Nations like France, Germany, Sweden, Norway, Denmark, Canada… are capitalist nations. They are market economies, not centrally planned and controlled economies. Please correct your friends when you hear them say they are socialist nations, because no, they are not. Their economies are not socialist.
The vast majority of the largest producers in those nations are multinational corporations owned by private shareholders, and the profit motive is very much at work. They have names like Deutsche Bank, Bayer Ag, IKEA, Royal Dutch Shell, Nestle, Siemens, BASF, Lufthansa and more.
These nations — Germany, Denmark, Sweden, Canada… have a stronger welfare-state philosophy than we here in the US — and I mean this is in an economic-definition sense, not a pejorative one. Welfare-state capitalist nations have generally much higher overall taxation, a higher percentage of government employment, and higher redistribution in the form of government-administered social programs and benefits.
But they are still fundamentally capitalist — not socialist — nations. Their economic engine of goods production and distribution is NOT state-owned — it is privately owned businesses with a profit motive. Further, they do not as a rule explicitly outlaw the ownership of private property, nor businesses that produce or distribute goods.
Socialist nations today include Venezuela, Cuba, North Korea, Vietnam and, to a mixed extent, China and Russia.
Generally speaking, truly socialist nation-states have not been awesome for their people in world history on most measures — not for liberty, innovation, property ownership, freedom of speech, freedom of religion, freedom to travel, poverty, gay rights, civil rights, the environment, broader human rights, nor I would argue, the pursuit of happiness.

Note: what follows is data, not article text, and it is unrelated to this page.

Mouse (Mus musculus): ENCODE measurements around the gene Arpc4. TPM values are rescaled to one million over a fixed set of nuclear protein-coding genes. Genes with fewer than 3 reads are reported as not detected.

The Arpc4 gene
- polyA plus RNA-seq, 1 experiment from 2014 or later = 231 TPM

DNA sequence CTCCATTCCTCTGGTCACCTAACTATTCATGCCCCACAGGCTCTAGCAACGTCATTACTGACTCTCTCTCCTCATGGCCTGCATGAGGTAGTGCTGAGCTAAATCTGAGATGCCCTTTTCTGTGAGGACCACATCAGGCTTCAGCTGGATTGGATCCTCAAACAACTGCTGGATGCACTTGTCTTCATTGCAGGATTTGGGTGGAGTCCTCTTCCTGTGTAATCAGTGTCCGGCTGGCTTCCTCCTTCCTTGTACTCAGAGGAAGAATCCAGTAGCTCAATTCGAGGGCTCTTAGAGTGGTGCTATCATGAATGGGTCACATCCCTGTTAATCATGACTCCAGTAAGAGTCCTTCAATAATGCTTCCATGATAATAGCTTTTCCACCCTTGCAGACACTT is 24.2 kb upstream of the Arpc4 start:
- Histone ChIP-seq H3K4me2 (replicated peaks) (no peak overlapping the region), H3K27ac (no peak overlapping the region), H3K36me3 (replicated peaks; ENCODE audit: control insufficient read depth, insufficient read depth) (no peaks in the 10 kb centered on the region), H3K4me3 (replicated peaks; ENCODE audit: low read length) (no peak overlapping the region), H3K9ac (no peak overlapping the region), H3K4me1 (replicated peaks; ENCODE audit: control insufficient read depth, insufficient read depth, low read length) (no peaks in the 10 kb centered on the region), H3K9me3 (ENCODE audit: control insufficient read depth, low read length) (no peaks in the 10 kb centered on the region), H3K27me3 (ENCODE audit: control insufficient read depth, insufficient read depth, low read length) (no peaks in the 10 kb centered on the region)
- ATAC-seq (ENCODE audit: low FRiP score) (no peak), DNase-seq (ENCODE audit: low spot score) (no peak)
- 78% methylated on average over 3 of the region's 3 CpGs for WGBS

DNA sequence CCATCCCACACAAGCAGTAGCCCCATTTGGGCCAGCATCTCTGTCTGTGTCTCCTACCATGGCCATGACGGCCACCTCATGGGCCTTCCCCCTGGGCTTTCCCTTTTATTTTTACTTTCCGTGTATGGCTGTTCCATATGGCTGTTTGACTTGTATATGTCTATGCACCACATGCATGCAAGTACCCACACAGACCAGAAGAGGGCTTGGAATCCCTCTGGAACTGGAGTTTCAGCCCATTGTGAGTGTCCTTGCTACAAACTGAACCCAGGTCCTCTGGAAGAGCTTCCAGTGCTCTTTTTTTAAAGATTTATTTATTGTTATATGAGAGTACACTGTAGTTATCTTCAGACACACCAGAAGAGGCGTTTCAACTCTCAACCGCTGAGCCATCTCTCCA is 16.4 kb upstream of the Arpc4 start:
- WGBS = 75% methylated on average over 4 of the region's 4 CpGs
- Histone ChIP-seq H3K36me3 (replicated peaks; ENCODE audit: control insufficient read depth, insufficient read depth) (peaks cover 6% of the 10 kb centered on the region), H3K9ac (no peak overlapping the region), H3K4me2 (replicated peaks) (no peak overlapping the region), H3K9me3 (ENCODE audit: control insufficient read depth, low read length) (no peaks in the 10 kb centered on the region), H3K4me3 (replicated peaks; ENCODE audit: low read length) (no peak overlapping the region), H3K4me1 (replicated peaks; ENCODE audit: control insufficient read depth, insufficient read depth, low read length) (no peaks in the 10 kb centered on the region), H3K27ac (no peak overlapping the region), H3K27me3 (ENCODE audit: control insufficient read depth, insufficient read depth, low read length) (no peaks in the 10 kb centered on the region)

When socialists say they want to “abolish capitalism,” they are not saying they want to become more like Denmark or Germany, but they’d love for you to think that.
There are many sound improvements to capitalism that we can and should debate, plan and implement (and in some cases have implemented), but “abolishing capitalism” isn’t a good place to start.
You don’t have to take my word for it. How about that of the Danish Prime Minister?
“The Nordic model is an expanded welfare state which provides a high level of security for its citizens, but it is also a successful market economy with much freedom to pursue your dreams and live your life as you wish.” — Danish Prime Minister, November 2015
Steve’s a Seattle-based entrepreneur and software leader, husband and father of three. He’s American-Canadian, and east-coast born and raised. Steve has made the Pacific Northwest his home since 1991, when he moved here to work for Microsoft. He’s started and sold multiple Internet companies. Politically independent, he writes on occasion about city politics and national issues, and created voter-candidate matchmaker Alignvote in the 2019 election cycle. He holds a BS in Applied Math (Computer Science) and Business from Carnegie Mellon University, a Masters in Computer Science from Stanford University in Symbolic and Heuristic Computation, and an MBA from the Harvard Business School, where he graduated a George F. Baker Scholar. Steve volunteers when time allows with Habitat for Humanity, University District Food Bank, Technology Access Foundation (TAF) and other organizations in Seattle.